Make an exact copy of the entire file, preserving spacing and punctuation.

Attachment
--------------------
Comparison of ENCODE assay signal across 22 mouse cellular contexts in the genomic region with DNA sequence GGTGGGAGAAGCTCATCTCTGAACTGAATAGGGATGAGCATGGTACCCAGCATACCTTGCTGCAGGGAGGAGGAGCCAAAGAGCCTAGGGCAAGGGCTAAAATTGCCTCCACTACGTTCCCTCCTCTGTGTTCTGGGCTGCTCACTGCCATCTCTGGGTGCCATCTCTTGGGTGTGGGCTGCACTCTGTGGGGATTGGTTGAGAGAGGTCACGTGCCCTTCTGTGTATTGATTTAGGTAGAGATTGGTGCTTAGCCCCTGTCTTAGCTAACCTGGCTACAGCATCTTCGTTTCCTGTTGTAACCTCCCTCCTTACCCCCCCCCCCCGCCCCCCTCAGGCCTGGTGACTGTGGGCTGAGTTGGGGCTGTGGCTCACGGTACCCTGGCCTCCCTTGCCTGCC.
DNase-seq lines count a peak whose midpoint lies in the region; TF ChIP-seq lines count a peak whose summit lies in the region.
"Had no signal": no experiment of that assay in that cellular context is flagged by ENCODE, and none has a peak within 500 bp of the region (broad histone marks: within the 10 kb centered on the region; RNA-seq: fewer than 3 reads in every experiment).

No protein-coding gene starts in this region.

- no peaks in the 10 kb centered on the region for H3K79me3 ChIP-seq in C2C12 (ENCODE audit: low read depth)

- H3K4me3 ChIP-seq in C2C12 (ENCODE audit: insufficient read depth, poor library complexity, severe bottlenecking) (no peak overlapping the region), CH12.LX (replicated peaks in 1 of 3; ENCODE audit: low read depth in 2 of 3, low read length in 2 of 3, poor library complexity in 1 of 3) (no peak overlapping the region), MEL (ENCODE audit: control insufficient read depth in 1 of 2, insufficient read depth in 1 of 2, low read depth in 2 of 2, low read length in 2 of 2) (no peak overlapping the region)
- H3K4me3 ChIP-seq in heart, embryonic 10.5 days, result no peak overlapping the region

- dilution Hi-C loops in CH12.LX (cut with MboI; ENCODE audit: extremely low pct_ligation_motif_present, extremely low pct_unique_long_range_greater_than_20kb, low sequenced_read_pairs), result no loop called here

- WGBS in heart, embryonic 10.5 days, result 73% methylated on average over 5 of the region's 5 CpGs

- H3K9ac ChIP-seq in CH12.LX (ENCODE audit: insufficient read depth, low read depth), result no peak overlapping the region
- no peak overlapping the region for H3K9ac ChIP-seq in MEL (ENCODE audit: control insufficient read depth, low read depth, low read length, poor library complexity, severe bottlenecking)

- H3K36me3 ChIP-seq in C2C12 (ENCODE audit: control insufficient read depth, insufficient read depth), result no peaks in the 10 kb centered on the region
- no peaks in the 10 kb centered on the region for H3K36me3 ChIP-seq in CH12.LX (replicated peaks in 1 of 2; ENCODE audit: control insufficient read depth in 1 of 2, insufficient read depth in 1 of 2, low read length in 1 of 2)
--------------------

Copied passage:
Comparison of ENCODE assay signal across 22 mouse cellular contexts in the genomic region with DNA sequence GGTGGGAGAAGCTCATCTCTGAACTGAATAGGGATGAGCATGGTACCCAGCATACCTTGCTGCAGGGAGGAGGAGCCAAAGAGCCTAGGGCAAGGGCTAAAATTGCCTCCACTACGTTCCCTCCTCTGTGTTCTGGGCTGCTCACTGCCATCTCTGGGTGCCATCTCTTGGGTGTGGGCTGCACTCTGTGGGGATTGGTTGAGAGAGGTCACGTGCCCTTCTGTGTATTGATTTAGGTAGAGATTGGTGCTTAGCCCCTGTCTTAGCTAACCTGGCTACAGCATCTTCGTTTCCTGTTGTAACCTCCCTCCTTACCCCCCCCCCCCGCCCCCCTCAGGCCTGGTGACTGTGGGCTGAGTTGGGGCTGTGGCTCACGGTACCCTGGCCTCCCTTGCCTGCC.
DNase-seq lines count a peak whose midpoint lies in the region; TF ChIP-seq lines count a peak whose summit lies in the region.
"Had no signal": no experiment of that assay in that cellular context is flagged by ENCODE, and none has a peak within 500 bp of the region (broad histone marks: within the 10 kb centered on the region; RNA-seq: fewer than 3 reads in every experiment).

No protein-coding gene starts in this region.

- no peaks in the 10 kb centered on the region for H3K79me3 ChIP-seq in C2C12 (ENCODE audit: low read depth)

- H3K4me3 ChIP-seq in C2C12 (ENCODE audit: insufficient read depth, poor library complexity, severe bottlenecking) (no peak overlapping the region), CH12.LX (replicated peaks in 1 of 3; ENCODE audit: low read depth in 2 of 3, low read length in 2 of 3, poor library complexity in 1 of 3) (no peak overlapping the region), MEL (ENCODE audit: control insufficient read depth in 1 of 2, insufficient read depth in 1 of 2, low read depth in 2 of 2, low read length in 2 of 2) (no peak overlapping the region)
- H3K4me3 ChIP-seq in heart, embryonic 10.5 days, result no peak overlapping the region

- dilution Hi-C loops in CH12.LX (cut with MboI; ENCODE audit: extremely low pct_ligation_motif_present, extremely low pct_unique_long_range_greater_than_20kb, low sequenced_read_pairs), result no loop called here

- WGBS in heart, embryonic 10.5 days, result 73% methylated on average over 5 of the region's 5 CpGs

- H3K9ac ChIP-seq in CH12.LX (ENCODE audit: insufficient read depth, low read depth), result no peak overlapping the region
- no peak overlapping the region for H3K9ac ChIP-seq in MEL (ENCODE audit: control insufficient read depth, low read depth, low read length, poor library complexity, severe bottlenecking)

- H3K36me3 ChIP-seq in C2C12 (ENCODE audit: control insufficient read depth, insufficient read depth), result no peaks in the 10 kb centered on the region
- no peaks in the 10 kb centered on the region for H3K36me3 ChIP-seq in CH12.LX (replicated peaks in 1 of 2; ENCODE audit: control insufficient read depth in 1 of 2, insufficient read depth in 1 of 2, low read length in 1 of 2)